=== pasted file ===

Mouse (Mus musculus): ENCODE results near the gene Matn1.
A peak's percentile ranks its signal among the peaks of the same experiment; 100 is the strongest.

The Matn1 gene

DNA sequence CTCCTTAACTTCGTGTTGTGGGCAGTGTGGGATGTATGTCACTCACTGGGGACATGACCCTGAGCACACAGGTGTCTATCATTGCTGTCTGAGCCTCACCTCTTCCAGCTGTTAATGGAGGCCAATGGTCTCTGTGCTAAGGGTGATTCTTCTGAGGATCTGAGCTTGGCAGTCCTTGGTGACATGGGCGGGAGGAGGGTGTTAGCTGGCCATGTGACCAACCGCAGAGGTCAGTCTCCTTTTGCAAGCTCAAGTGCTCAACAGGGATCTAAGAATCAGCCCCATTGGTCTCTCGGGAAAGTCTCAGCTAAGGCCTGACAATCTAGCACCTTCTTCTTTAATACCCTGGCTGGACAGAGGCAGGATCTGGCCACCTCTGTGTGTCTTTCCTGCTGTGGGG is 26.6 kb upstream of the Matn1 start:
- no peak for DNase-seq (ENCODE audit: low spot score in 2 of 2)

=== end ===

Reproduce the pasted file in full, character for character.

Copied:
Mouse (Mus musculus): ENCODE results near the gene Matn1.
A peak's percentile ranks its signal among the peaks of the same experiment; 100 is the strongest.

The Matn1 gene

DNA sequence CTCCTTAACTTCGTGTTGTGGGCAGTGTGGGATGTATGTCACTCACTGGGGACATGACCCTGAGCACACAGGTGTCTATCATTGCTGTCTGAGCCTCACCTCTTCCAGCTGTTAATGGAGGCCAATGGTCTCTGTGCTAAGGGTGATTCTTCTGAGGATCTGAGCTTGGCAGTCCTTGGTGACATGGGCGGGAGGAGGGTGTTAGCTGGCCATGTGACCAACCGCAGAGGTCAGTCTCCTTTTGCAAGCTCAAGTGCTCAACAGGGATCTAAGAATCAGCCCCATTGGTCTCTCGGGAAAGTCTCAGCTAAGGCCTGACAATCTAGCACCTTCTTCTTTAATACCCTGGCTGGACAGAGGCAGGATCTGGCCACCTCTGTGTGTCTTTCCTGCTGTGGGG is 26.6 kb upstream of the Matn1 start:
- no peak for DNase-seq (ENCODE audit: low spot score in 2 of 2)